I would say that was right around the time texting really started to spread. If you had said "12 years ago" I wouldn't have batted an eye, but texting was definitely not some weird foreign concept in 2004 America.

    [(myl) As of February-March 2004, I asked friends, family, and a few dozen random Penn undergrads about texting. A few had tried it to see what it was like; some had never heard of it; most had heard of it but never tried it.

    I knew a few people who were already Blackberry addicts at that time -- this was a different technology, a different social group, etc.]

  12. Craig said,

    May 3, 2014 @ 10:17 am

    I think for mid to late twenty somethings SMS isn't dead but is used very differently. Between smart phone users though, the character limit is not really a factor, as you can seemlessly create messages where you can't even tell that there are multiple SMSs strung together. It's also easy to add pictures and sounds (although I don't know anyone who adds sounds), as the phone can handle larger files and the software that handles even SMS messaging runs smoother on newer platforms.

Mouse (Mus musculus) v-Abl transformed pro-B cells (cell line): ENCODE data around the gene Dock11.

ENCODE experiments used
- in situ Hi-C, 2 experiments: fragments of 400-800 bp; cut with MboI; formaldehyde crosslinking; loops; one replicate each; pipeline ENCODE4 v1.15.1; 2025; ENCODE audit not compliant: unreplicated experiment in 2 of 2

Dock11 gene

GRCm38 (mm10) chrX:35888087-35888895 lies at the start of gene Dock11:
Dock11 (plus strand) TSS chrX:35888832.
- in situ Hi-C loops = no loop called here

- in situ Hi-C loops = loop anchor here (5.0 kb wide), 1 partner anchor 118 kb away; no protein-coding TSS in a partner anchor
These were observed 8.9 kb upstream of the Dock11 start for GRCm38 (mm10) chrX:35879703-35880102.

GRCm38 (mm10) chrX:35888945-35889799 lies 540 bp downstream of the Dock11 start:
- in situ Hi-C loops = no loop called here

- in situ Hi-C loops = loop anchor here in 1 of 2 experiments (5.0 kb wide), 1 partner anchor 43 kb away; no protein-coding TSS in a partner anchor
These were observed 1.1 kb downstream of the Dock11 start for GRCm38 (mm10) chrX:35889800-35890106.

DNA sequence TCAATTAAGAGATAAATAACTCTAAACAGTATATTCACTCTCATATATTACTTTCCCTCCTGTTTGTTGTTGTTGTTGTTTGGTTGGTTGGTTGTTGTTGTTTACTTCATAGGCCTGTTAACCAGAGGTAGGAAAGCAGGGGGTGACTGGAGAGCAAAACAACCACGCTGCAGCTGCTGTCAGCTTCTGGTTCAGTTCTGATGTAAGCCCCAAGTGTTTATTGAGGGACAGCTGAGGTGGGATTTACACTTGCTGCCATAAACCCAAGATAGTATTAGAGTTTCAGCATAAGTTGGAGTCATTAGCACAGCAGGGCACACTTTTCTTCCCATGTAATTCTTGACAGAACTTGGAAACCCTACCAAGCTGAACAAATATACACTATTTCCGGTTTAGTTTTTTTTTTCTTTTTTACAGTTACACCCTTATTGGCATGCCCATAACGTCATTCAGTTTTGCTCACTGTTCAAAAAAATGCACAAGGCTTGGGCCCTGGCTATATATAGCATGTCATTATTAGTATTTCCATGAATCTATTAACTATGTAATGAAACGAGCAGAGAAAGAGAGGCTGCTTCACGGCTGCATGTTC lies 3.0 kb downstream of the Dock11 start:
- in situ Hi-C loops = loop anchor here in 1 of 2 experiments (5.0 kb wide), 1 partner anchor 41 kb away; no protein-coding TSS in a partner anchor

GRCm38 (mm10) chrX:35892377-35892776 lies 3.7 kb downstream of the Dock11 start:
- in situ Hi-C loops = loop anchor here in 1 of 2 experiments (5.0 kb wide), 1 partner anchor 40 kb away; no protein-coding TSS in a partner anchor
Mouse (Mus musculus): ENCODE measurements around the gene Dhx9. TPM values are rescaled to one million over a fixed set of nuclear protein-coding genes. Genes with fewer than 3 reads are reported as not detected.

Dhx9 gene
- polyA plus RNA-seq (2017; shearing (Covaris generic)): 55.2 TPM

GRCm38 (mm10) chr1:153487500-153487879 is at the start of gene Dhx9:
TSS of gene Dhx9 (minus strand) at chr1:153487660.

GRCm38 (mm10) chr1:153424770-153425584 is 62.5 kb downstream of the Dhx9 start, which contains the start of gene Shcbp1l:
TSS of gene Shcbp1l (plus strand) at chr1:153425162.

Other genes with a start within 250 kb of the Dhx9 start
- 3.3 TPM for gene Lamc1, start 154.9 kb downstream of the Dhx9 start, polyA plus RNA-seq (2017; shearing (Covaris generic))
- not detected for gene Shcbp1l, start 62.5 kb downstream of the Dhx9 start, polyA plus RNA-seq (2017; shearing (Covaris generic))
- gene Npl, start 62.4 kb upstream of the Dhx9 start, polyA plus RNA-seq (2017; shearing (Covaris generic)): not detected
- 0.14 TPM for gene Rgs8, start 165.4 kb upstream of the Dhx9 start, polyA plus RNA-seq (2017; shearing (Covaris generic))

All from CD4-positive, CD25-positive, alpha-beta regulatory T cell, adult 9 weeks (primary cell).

Also with smart phones, you can expect an email to be replied to on a reasonably short time frame, and you can keep many people in on the message. You run into problems when you try to get in contact with people who still have flip-phones or other non-smart varieties (like parents or hold-out peers). Thus SMS helps keep them in the loop.

    Maybe self reporting isn't great in this case, but at least amongst my peers, the case is is that SMS is still used but not experienced in the way that it used to be. As a recent convert to a smart-phone I experienced the pressure to update my communication, and I expect that fairly soon it may even be fully impossible to not use smart phones for mobile technology. At that point, SMS can be traded for something that mixes representational aspects to a greater degree. 20-something from MN.

  13. rootlesscosmo said,

    May 3, 2014 @ 12:09 pm

    I wonder if the sender of the French Coast Guard message, translating "appel", replaced the sense "call" with the sense "appeal" to give "final cry"?

  14. Kevin said,

    May 3, 2014 @ 1:33 pm

    Most phones will try to use a 7 bit GSM alphabet then fall back to less efficient encodings if you use characters that can't be represented. Watch the remaining character count if you add a Chinese character, for example.

  15. Aaron Toivo said,

    May 3, 2014 @ 4:05 pm